Leave it to Generation Z, the most socially connected and tech-savvy group that ever lived, to figure out the art of self-isolating without being isolated: Houseparty, the app that's a little like Snapchat, a little like Skype, and already a beloved fixture on phones of Gen Z-ers in the States and millennials in Britain. Described as "the only thing that will keep me sane in the coming weeks" by British Vogue, Houseparty isn't technologically groundbreaking, but it lends itself well to low-key, organic, face-to-face chats. It's designed to be easy for you to start chatting to someone you'd never suggest a FaceTime with—as though you were making the rounds at a house party (get it?).
More so than classic video chat apps like Zoom, Houseparty is uniquely suited to the time we're in. It facilitates low-effort, face-to-face communication—the kind, researchers say, that is crucial to our mental health. It also strengthens your "weak ties," a.k.a. those people you know and engage with regularly but aren't part of your social circle, but that improve your well-being more than you realize. Which is all a long way of saying that you should video chat from isolation, and this app is well-designed for that.
How does Houseparty work?
The interface is a lot like Snapchat: bold, Comic Sans-esque writing and no single "home page." Instead, the home page is your face staring back at you. As with Snapchat, you pick a username, connect your contacts, and boom, you're off.
When you log into the app, your friends can see that you're "around" (if they're in the app), and are notified that you're "in the house" (if they're not)—it's deliberately casual language with the effect of making you feel like you're next door. When you're in the app and see that your friends are online, you tap a little hand-waving emoji to say hi, and a phone-call emoji to video call.
What can it do that's different from other apps?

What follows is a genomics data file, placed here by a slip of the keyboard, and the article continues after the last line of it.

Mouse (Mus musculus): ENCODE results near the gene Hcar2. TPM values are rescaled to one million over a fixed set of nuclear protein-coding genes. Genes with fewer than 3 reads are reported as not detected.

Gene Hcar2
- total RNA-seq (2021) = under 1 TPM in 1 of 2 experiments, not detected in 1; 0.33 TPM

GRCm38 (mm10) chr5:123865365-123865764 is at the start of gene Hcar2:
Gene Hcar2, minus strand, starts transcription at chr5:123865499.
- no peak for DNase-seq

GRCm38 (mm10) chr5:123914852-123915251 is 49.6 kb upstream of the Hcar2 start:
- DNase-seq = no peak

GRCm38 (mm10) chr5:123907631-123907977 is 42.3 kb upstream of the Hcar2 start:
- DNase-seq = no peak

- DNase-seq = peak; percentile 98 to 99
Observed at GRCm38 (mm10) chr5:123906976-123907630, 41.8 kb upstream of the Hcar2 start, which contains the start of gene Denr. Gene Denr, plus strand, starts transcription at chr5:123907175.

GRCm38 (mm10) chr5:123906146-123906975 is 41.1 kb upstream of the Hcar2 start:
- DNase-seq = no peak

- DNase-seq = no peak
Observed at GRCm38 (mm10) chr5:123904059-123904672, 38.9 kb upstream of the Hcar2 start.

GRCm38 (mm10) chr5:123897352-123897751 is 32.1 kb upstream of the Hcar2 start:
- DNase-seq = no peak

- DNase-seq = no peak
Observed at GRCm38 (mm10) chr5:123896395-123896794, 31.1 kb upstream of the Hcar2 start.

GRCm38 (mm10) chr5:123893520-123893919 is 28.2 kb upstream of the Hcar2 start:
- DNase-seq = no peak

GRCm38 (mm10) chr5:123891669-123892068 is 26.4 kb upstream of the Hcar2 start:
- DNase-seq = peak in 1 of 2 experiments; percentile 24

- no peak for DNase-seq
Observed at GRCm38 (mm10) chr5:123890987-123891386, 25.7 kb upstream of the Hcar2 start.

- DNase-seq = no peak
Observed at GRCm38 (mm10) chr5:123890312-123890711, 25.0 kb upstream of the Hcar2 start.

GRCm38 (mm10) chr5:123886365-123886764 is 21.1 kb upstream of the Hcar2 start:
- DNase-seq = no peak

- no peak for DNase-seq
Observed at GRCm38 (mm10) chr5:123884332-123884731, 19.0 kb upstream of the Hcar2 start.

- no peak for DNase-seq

In many ways, Houseparty is similar to Snapchat, Skype, Zoom, FaceTime—group video calling apps that have filters, sound effects, etc. Where it differs is its gaming platform, which sets it apart from both video calling apps and in-game calling apps, and gives it an advantage by marrying the two concepts. If you're a gamer, you're probably familiar with Discord and Xbox Live, which are developed for socializing but are game-first (video calling can lag, for example, because the game screen is prioritized). Skype, Zoom, etc., by comparison, are video chat-first. Houseparty has no specific focus, which adds to the app's low-key feel.
Last year, it added Heads Up—you know, the family-friendly game that you've probably played both at Thanksgiving and with your friends after a few drinks. Unlike games like Fortnite, Heads Up doesn't require much in terms of data, and it's a good fit for Houseparty, because it doesn't overload the app so it freezes or lags. You can also play equally low-data, party-friendly games like trivia and Quick Draw!, a drawing game that's like a low-key Pictionary.
One fun (and potentially awkward) facet of Houseparty is that you can jump into any conversation your friend is having, even if the people they're talking to aren't people you know. Which means that you can see all the conversations your friends are having, and with whom. Spot your sister talking to your brother without you? Jump right in. (They don't have to approve you joining—they'll just have to deal when you pop up.) See your friend talking to her cousins? Jump in if you feel like it! It's weird. It's kind of fun, but it's weird!
How many people can you have in one video chat?
That's the catch: You can only have eight people in a single video chat. This is significantly down from Skype or Zoom, where you can have dozens of people at once (in Zoom's case, you can have 100 people in a call at one time, although only for 40 minutes). That said, you can have several "rooms" open at a time in Houseparty—the idea is that you can hop from one to the other, much like you might go to room to room at a party.
Is Houseparty safe?
Forbes asked a tech expert to check for any obvious security flaws in the app, and good news—there isn't much to worry about there. "The app doesn’t provide a lot of in-app options and settings, which creates less scenarios for exploiting security issues," analyst Lukas Stefanko told the publication. That said, a legal scholar, Suzanne Vergnolle,
Concerns about the app are more about the openness of its settings—that you can see anyone your friend is talking to, anytime, and join in, without consent, at a moment's notice—and the potential implications of such a lack of privacy. That said, the lack of privacy isn't all that distinct from, say, Snapchat settings.
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